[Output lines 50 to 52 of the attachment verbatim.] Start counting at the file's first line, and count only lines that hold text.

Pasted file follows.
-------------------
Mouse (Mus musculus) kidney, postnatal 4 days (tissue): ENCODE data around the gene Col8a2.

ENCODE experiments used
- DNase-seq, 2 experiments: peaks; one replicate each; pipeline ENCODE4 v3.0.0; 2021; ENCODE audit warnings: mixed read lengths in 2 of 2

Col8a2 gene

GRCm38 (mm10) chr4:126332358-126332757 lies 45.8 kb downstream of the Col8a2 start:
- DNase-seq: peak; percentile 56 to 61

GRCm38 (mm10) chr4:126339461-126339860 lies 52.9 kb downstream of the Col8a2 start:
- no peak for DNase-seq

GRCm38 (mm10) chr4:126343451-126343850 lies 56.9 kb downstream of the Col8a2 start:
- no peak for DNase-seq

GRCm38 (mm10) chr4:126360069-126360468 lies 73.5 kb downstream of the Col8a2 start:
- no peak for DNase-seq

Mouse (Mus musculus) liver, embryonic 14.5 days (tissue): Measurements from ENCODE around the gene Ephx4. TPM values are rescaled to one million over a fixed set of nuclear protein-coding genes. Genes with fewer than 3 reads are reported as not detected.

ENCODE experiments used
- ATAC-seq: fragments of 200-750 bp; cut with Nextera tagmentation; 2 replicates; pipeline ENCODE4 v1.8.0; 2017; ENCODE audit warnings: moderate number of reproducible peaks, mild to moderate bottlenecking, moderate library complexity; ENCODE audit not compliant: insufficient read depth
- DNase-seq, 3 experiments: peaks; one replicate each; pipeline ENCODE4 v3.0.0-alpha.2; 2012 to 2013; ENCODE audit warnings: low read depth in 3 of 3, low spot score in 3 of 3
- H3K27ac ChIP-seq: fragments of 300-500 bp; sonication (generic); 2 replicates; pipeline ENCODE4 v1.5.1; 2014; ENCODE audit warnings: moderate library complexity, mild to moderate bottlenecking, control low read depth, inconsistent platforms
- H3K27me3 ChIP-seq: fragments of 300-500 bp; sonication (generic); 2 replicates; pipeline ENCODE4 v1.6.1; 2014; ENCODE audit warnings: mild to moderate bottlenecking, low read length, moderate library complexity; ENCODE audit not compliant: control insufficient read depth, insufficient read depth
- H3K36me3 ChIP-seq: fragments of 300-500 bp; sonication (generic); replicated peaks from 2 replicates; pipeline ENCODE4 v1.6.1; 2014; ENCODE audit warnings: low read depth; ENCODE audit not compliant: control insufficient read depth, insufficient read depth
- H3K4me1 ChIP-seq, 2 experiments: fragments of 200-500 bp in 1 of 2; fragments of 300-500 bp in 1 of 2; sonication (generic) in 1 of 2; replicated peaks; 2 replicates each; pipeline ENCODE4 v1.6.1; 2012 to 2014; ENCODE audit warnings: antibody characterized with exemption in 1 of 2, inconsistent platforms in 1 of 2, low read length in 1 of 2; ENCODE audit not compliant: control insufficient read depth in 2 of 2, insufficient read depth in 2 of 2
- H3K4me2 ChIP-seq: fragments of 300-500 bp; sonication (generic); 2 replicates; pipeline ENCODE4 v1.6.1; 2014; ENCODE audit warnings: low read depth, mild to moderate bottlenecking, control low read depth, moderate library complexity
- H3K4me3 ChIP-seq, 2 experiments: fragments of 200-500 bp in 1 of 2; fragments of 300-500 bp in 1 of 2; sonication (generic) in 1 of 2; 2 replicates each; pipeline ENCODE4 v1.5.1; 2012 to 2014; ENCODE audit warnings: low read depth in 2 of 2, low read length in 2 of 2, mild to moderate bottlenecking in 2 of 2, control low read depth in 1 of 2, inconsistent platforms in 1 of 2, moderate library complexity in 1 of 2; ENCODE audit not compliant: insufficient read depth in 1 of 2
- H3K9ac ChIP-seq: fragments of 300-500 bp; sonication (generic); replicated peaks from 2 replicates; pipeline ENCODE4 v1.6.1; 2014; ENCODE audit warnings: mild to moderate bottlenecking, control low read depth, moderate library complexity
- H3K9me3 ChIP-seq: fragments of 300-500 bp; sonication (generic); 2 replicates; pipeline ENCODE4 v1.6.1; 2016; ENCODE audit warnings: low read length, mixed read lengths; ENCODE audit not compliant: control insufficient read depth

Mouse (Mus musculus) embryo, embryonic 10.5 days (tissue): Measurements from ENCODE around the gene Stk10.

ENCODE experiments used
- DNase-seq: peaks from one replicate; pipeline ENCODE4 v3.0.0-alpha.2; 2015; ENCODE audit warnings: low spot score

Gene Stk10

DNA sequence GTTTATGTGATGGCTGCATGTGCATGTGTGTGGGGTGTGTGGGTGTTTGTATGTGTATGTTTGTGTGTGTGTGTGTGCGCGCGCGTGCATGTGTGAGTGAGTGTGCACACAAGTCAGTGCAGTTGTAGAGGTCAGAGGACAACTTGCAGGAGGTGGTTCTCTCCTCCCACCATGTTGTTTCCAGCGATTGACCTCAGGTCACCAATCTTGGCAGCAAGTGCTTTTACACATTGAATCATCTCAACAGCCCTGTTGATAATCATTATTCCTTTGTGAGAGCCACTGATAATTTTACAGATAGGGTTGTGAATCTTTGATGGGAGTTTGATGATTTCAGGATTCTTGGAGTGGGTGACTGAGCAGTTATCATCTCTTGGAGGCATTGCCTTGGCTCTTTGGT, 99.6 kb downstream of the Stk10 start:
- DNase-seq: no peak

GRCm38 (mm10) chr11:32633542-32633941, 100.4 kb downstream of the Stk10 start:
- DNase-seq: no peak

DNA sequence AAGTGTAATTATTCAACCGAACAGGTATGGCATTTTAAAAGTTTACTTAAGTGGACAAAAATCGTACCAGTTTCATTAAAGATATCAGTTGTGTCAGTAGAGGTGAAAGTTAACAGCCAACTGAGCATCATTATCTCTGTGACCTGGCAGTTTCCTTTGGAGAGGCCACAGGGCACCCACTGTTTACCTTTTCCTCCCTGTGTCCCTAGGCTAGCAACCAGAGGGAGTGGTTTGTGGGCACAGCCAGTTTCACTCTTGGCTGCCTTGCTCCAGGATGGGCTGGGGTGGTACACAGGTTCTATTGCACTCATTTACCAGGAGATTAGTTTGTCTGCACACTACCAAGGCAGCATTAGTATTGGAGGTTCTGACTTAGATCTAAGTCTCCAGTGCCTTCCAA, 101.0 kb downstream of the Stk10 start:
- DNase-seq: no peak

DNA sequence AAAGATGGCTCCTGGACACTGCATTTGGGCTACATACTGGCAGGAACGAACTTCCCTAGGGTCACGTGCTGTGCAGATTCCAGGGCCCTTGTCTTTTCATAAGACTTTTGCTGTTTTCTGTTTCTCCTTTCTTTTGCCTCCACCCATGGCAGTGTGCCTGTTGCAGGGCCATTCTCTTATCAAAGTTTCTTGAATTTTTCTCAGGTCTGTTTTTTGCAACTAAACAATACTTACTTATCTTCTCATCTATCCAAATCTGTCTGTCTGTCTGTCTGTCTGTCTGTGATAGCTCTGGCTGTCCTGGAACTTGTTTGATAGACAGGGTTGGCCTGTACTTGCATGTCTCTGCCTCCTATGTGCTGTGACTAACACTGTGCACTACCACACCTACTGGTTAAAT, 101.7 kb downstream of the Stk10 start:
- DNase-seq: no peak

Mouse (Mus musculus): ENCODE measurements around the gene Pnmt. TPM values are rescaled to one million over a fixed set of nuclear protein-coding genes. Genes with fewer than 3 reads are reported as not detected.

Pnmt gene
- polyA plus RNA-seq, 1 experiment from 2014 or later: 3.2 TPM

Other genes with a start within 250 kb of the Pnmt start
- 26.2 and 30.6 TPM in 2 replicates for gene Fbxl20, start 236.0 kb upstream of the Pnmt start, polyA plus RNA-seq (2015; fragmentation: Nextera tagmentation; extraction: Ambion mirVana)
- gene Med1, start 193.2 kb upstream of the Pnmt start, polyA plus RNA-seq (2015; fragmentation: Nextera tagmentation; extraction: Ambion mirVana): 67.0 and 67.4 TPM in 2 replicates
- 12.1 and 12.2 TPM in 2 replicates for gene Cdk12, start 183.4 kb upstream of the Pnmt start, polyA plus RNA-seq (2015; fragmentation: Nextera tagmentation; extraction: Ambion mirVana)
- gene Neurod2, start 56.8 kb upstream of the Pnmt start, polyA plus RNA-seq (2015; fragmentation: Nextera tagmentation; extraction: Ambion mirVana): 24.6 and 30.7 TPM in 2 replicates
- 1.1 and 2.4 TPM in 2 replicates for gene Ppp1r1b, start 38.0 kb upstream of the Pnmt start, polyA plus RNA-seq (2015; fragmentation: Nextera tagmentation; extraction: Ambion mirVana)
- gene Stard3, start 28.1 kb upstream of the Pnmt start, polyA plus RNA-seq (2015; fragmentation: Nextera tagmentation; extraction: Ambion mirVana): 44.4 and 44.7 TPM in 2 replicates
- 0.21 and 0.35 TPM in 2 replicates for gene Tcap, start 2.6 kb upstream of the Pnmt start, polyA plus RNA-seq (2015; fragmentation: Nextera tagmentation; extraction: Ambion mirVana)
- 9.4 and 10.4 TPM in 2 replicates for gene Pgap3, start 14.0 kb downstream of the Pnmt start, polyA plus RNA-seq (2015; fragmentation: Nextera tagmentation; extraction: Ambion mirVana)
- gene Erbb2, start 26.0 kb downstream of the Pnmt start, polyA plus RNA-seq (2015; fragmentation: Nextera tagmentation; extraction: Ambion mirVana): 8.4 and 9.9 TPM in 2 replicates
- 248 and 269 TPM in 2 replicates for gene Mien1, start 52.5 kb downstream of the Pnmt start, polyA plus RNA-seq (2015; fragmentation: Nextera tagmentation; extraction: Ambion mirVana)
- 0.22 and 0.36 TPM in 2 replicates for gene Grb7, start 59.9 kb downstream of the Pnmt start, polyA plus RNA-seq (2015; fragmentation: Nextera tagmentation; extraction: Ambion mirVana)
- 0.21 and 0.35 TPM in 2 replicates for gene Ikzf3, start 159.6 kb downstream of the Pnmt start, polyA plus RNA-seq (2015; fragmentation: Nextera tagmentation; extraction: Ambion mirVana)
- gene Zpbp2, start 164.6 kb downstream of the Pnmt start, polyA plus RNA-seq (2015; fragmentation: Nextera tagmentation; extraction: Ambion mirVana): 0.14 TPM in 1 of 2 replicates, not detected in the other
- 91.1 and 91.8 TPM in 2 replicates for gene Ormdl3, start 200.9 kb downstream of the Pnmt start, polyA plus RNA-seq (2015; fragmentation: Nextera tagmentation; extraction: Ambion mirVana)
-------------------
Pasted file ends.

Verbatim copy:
- 248 and 269 TPM in 2 replicates for gene Mien1, start 52.5 kb downstream of the Pnmt start, polyA plus RNA-seq (2015; fragmentation: Nextera tagmentation; extraction: Ambion mirVana)
- 0.22 and 0.36 TPM in 2 replicates for gene Grb7, start 59.9 kb downstream of the Pnmt start, polyA plus RNA-seq (2015; fragmentation: Nextera tagmentation; extraction: Ambion mirVana)
- 0.21 and 0.35 TPM in 2 replicates for gene Ikzf3, start 159.6 kb downstream of the Pnmt start, polyA plus RNA-seq (2015; fragmentation: Nextera tagmentation; extraction: Ambion mirVana)